South Africa: Zithulele Khanyile

Age: 57

Location: Eshowe, KwaZulu Natal

Zithulele was diagnosed with HIV in 2002 and found it difficult to deal with the stigma associated with the disease, and with access to his ARV treatments. In 2007, he joined an MSF-supported NGO, “SHINE,” a club where people with HIV can come together and create a system that streamlines the treatment access. “It made living with HIV much easier!” Zithulele says. “I can take care of myself really well now. People can talk to each other, they know each other, we speak one language, we discuss our problems; the side effects we were having. In the hospital, people are still scared to disclose. In clubs, you’ve already disclosed!”

Democratic Republic of Congo: Stéphane Dinanga

Age: 50

Location: Kinshasa

Sign Text: “By getting involved in the running of the community ART distribution point I regained my dignity."

Stéphane became gravely ill in 1993, but it wasn’t until 2004 that he learned he was HIV-positive. Like many other HIV patients, he found it was difficult to deal with the stigma associated with the disease until he joined a support group. “In the beginning it was very difficult to accept and disclose my status,” he says. “But thanks to the support group I decided to come out as a person living with HIV. In fact, I even talked at church about it, telling it as it is to the flock: I’m not ashamed to be HIV positive. Now I am an HIV activist.” Stéphane continues to thrive despite the disease and is even planning to get married to a fellow activist as soon as they have enough money. “All my friends know that I’m HIV positive, but some think that I’m lying because they see me so healthy. They think I’m just saying that to scare them!” he says.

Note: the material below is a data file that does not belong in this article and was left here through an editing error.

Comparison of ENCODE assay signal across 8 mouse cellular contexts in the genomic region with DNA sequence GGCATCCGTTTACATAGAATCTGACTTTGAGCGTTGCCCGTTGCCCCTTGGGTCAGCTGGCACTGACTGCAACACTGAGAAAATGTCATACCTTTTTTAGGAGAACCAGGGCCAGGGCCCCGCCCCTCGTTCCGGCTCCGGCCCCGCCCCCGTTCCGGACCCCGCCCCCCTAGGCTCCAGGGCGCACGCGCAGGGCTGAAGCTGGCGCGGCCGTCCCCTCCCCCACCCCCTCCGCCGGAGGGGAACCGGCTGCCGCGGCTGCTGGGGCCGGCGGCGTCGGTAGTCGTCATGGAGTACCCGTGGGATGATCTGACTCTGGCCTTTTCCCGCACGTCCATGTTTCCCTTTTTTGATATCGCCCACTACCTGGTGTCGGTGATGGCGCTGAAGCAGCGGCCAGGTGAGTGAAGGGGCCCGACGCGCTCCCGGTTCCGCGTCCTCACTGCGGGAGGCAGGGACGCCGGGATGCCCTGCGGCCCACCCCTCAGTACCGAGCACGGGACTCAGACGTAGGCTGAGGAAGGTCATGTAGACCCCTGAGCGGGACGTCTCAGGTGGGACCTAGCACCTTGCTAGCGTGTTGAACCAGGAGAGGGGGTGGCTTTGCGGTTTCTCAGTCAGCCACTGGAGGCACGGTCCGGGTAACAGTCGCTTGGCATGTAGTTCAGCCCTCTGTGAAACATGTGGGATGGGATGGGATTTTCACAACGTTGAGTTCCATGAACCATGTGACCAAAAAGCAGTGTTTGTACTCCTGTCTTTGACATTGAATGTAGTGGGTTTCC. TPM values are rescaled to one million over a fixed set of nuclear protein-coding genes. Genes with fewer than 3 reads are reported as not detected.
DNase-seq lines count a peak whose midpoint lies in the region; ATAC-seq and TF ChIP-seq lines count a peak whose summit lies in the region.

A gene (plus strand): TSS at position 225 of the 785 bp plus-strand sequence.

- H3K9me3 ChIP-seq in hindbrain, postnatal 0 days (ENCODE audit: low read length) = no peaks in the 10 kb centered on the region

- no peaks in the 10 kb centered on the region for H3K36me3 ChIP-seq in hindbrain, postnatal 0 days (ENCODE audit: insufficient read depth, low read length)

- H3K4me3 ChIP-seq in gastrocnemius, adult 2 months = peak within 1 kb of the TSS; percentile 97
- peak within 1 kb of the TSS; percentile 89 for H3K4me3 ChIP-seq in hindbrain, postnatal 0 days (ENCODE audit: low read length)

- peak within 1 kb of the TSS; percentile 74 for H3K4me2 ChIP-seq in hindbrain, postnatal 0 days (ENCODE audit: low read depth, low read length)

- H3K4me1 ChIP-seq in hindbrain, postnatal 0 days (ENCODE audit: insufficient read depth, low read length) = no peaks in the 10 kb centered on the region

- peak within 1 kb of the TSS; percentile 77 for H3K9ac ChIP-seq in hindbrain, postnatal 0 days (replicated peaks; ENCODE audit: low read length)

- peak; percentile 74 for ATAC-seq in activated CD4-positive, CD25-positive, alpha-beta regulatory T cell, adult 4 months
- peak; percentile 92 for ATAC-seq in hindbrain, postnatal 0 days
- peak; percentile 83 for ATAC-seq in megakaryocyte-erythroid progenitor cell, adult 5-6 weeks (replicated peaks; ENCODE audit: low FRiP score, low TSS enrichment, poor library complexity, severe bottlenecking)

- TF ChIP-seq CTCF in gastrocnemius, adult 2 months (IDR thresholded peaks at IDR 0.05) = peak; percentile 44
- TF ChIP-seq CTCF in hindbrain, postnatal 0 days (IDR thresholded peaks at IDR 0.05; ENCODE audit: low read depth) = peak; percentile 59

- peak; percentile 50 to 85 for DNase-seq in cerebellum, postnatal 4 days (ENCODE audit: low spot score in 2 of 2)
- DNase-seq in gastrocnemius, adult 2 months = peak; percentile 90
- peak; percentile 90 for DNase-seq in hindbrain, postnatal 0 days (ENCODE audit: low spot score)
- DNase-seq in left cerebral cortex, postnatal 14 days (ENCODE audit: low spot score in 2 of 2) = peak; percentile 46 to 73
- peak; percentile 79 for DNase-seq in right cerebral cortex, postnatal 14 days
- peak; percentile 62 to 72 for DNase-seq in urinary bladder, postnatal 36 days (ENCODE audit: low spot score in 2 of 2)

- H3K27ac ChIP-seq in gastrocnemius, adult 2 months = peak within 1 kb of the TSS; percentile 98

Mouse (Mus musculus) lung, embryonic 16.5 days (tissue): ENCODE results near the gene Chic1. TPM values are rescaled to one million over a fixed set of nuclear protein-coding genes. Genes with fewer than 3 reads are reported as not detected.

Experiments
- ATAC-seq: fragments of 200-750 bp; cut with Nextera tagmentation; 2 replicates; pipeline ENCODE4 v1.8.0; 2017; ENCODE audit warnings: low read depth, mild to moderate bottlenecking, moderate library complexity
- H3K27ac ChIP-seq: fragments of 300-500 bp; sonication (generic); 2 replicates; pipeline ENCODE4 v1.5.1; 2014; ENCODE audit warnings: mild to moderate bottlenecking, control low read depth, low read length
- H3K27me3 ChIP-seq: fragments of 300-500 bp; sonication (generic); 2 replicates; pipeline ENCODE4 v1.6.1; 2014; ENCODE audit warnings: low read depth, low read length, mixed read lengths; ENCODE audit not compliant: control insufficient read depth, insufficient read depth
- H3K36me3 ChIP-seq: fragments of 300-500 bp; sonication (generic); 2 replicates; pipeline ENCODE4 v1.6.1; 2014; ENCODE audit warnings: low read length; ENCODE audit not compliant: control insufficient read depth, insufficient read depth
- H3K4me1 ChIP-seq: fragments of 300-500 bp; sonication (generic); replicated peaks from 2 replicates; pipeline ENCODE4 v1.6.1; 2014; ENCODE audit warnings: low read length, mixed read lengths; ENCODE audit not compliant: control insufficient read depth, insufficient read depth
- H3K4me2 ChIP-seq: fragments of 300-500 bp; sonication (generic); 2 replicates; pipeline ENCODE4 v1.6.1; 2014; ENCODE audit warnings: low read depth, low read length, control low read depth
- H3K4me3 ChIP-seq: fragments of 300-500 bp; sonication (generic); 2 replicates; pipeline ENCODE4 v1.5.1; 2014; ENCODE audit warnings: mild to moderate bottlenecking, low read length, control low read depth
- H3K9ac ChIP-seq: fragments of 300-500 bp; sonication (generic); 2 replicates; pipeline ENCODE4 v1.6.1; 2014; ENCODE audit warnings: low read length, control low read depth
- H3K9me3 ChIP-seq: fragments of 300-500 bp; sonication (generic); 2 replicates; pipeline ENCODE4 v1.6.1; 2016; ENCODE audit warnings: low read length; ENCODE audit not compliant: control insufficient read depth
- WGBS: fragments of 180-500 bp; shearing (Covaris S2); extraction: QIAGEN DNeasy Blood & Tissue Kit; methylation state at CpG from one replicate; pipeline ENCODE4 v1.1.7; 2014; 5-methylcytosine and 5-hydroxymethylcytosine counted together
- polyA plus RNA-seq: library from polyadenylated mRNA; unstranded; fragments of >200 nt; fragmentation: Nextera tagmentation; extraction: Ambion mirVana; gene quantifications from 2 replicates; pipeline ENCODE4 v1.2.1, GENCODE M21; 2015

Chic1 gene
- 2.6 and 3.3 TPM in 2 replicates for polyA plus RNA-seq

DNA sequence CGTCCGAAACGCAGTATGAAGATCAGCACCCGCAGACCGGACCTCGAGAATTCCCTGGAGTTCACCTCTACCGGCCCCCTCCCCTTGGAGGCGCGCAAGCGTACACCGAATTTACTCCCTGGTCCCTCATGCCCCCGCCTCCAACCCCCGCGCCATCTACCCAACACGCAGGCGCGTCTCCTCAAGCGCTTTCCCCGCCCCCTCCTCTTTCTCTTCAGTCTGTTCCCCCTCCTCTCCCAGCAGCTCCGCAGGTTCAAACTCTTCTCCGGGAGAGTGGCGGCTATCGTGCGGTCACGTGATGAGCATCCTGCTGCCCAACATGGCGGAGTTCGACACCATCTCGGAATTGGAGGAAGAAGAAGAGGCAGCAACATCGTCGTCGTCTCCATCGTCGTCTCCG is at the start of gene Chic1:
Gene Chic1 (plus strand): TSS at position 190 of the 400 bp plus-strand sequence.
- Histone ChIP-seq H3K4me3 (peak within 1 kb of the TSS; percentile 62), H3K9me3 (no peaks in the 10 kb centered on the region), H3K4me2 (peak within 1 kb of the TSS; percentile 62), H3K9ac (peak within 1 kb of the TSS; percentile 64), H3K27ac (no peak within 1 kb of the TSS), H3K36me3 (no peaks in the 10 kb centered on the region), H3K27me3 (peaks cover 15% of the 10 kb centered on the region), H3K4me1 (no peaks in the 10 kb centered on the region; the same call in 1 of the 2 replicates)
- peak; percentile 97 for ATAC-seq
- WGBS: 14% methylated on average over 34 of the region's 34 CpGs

Lesotho: Mampolai Ntsoha

Age: 48

Location: Ha Matela village, near Nazareth town

For HIV patients like Mampolai, being part of a Community Antiretroviral Treatment Group (CAG) can be more than a faster and cheaper way to access drugs. It is also a safe place to meet other people who share the same problems of living with HIV and find support with peers. In meetings, members make sure everyone has been taking his or her drugs by counting each others' remaining pills and sharing possible obstacles they have encountered. Patients having trouble with treatment are referred back to the normal procedure so as to be more closely monitored by a health professional, and can join back the CAG once treatment is working well again.

Guinea: Hassimiou Camara

Age: 44

Location: Conakry

Sign Text: "I’ve been on ARV for ten years. I want to live another 40 and for this I need easy access to treatment."

Hassimiou has been living with HIV since 2005. While his two wives are also HIV-positive, his children do not have it thanks to a program of prevention of mother-to-child transmission (PMTCT). “In Guinea, stigma is everywhere, and I suffer from it at my former workplace; from my neighbors and friends who cut all ties with me and my family," Hassimiou says. “There is only the association of other people living with HIV that help me fight on and live positively with HIV. All I want is to live a normal life and fight stigma.” By improving access to treatment, people like Hassimiou will be able to live more comfortably.